a column in The Scotsman notes, this is a terrific way for the BBC to introduce a new audience to classical music — an audience for which its recordings, not Karajan or Bernstein, are the standard.
It may turn out that Noseda’s Beethoven becomes the household version to computer-literate millions in China, India or Korea who have never heard of Karajan or Klemperer and could, in any event, never afford the price of a DG or EMI set.
To them, Noseda and the BBC Phil are the bringers of light and arbiters of art.
When, two or three decades hence, China is the world’s largest industrial power, it will be Noseda’s Beethoven that couples recall as their formative revelation, as our grandparents once savoured Toscanini’s.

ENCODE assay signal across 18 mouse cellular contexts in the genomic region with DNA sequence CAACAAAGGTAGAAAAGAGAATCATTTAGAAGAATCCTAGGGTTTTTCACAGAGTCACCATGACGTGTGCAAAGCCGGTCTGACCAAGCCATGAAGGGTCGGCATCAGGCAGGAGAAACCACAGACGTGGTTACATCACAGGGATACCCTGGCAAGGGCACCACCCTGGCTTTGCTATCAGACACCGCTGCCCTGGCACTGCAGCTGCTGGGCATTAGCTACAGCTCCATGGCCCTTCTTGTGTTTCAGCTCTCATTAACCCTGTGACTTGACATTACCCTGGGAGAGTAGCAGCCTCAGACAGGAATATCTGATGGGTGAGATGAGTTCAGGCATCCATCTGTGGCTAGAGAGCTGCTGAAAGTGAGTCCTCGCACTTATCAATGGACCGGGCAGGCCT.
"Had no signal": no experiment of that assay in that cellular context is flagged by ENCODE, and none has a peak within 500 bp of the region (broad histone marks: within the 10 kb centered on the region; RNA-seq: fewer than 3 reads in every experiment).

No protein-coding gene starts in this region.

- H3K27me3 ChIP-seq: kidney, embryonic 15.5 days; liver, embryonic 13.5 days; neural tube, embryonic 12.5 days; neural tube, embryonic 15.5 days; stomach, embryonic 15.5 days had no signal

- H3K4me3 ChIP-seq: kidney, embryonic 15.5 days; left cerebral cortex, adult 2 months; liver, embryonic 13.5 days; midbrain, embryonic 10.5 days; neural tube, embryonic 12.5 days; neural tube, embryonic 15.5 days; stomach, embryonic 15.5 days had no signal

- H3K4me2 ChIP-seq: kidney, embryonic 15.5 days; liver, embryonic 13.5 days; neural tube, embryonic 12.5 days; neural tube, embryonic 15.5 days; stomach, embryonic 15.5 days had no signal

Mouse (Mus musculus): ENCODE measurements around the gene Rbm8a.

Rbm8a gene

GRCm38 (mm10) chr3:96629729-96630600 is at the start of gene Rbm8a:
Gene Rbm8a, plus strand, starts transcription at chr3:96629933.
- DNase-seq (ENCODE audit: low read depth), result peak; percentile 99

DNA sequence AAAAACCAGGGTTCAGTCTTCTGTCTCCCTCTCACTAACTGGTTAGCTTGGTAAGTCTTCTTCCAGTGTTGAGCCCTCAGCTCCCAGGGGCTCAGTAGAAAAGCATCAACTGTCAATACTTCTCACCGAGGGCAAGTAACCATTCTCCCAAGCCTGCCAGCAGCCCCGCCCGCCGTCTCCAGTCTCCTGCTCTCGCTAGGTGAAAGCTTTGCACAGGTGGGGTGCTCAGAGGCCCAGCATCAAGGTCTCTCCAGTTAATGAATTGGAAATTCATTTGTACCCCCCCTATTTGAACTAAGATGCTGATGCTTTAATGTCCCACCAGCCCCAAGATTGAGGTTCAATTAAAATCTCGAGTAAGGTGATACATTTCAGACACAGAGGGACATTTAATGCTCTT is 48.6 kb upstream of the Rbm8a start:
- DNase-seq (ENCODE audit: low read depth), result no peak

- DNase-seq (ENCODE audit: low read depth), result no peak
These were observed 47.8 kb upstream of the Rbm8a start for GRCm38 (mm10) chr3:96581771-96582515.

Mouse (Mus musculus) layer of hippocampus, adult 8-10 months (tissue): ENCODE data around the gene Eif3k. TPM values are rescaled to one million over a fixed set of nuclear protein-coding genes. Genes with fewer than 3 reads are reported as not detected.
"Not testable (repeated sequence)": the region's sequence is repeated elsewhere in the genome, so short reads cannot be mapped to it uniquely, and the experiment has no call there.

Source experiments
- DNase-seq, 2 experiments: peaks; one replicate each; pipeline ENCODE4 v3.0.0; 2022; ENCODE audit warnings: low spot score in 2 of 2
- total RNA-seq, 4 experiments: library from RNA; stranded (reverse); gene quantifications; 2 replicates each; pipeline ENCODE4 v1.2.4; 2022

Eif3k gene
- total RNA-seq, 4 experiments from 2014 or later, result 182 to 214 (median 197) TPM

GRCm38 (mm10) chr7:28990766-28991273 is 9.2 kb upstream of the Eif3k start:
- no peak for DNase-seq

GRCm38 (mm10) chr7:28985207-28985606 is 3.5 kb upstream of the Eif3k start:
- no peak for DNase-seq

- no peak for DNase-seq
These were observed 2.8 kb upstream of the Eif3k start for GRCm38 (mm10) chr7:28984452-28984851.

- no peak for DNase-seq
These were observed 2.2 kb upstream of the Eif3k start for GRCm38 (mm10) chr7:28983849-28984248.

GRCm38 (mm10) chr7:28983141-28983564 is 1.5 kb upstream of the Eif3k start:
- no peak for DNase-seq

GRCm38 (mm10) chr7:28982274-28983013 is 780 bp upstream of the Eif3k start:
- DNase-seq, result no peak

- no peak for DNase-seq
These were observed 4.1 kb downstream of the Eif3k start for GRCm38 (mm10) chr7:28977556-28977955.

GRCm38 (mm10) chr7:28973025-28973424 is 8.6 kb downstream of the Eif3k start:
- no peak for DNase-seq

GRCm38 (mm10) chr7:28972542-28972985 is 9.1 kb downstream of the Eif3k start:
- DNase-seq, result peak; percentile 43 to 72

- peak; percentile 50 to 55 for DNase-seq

The BBC recordings will apparently be offered for download for a week after they’re played on the radio next week. No no word yet on format or license, but I have high hopes for an organization that understands its role as promoting culture, not just commerce. (For more Beeb coolness, see also Creative Archive and BBC Backstage.)